BR - The recording of Aladdin Sane, as an album, was very fast. Being you "The new guy" in the band, how much room for musical freedom was granted to you by Bowie himself, also given the direction of the album and the fact that you were coming from a more avant-garde musical world?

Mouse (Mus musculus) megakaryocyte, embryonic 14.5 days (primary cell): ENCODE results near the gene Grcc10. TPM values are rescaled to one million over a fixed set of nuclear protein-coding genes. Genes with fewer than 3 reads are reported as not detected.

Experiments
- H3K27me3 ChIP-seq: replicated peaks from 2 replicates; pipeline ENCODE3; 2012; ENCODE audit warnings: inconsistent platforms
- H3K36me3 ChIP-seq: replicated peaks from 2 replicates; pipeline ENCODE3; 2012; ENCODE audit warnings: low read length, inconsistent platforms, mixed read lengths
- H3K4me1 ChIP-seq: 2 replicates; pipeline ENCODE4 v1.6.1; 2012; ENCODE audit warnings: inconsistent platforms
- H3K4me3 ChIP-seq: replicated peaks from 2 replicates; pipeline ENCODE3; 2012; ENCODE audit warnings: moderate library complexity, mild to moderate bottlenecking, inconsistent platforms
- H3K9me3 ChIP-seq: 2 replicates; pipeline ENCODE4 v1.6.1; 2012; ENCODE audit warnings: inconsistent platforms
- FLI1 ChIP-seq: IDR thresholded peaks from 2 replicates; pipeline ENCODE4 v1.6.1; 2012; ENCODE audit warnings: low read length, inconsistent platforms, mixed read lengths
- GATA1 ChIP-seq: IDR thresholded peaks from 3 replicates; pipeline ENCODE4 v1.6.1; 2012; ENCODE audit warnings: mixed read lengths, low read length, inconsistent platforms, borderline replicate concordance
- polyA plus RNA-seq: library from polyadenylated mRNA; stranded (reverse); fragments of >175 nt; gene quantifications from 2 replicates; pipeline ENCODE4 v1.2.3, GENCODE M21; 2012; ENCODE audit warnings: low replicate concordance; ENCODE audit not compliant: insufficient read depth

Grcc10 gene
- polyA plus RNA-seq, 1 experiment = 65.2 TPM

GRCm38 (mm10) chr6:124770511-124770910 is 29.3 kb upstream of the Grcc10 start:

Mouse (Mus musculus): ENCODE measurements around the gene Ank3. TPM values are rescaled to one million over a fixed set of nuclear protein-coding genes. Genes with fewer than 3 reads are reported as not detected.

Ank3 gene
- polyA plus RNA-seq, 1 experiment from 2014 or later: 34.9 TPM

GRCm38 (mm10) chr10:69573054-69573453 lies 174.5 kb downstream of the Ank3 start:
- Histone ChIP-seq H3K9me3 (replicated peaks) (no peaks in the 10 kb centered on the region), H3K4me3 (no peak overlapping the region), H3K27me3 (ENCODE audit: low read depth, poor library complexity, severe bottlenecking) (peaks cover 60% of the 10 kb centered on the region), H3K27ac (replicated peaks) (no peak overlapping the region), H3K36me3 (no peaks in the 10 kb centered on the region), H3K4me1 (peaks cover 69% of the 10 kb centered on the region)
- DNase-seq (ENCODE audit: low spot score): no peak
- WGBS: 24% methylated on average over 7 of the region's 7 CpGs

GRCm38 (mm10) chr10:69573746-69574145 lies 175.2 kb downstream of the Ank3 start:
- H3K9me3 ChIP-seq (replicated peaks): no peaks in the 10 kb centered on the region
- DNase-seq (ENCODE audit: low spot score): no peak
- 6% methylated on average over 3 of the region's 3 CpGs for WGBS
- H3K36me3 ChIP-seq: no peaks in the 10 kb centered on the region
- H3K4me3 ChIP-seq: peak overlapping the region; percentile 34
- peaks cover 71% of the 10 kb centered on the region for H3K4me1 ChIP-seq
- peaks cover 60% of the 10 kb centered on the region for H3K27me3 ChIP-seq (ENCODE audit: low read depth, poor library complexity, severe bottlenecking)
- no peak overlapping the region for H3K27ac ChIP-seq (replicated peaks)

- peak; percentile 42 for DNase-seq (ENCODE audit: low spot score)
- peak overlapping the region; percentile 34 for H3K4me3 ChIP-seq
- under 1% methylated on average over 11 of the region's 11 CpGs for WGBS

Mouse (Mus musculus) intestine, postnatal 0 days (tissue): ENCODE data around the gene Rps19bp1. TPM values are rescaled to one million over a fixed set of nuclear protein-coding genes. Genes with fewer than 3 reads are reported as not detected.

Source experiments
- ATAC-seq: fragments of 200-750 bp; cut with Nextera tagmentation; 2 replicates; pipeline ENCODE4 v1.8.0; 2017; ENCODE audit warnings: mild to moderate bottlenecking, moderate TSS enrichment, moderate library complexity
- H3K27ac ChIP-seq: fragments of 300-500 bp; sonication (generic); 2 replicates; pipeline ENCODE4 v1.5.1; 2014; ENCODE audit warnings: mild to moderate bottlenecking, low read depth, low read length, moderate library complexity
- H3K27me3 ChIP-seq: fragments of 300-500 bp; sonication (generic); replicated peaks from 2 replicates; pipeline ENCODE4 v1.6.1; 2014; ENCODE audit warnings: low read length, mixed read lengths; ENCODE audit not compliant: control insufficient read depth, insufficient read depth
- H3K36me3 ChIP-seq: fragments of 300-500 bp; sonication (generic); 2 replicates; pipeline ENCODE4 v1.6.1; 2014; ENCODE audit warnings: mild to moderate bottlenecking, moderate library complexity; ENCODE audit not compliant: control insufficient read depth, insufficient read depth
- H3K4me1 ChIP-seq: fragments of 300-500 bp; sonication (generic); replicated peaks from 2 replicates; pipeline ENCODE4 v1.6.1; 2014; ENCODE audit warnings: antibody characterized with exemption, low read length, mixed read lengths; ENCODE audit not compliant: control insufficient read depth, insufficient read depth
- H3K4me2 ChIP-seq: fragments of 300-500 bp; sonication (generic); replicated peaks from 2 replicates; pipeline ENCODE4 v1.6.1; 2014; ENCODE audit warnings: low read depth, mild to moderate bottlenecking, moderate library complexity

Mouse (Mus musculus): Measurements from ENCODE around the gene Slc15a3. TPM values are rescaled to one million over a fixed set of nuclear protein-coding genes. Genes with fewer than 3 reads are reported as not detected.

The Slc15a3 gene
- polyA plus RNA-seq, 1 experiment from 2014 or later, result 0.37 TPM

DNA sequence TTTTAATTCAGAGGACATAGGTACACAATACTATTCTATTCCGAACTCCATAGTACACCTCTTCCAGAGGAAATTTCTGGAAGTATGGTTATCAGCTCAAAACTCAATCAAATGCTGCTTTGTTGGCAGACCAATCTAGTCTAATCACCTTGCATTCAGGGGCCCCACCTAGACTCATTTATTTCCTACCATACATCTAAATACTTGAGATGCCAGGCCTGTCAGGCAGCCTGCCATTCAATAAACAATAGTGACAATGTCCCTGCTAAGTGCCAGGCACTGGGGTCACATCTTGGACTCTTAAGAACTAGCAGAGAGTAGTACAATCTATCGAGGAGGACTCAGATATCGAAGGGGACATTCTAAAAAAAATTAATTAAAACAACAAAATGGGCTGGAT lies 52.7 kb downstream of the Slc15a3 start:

MG - Probably 90% of what I played was just improvised, with freedom beyond freedom. One of the reasons David was a genius, it was because he never micromanage anybody. He might give you an overall vision, but ultimately, he'll let you go with your own musical guts. That's why each artist or musician that he ever hired, he would never tell them what to play and how. Why would he hire Carlos and tell Carlos how to play, after he played with people like James Brown or why would he hire me, after I'd played with John Coltrane's drummer Elvin Jones? It's like, people like David recognise your gift and they want, through your skills, to put that whipped cream on the cake in their music. If they start micromanaging, which I've had many artists trying to do to me, both famous and unfamous, well, it's a rather unenjoyable moment for any musician. If the notes are coming to me and they're channelling from another space, let's say, God's universe and I've done my homework, so it flows through me and someone is jacking the f***k out of me, saying "do this, do that" it interferes, as my composer friend from Argentina once said, with the "cable company". When that cable line is connected, it's going through and someone's yakking at you and then I get pi**ed off and they think I'm an arrogant ar****le, when all I am just attempting it is to find the music, I'd most certainly have a go at him saying to shut the f**k up, otherwise he can go and hire a studio musician who can change at will or do anything he wants. I remember once Mick Ronson said to me "You'll get white toast", with people like that. It'll be absolutely fine, when somebody trusts me, because they will get 120% from me, if there's a purpose and a meaning connected with it. If they don't trust me and try to micro manage me, then you can rest assure that I actually go to minus 20%, in that case. I become not even a musician anymore, because all the energy, love and art, it all get sucked out of me. Believe you me, at 77, I think I must have turned down 100 shows, this year, because they had no meaning for me. But then, I might hear something that has a meaning and boom, I'm there.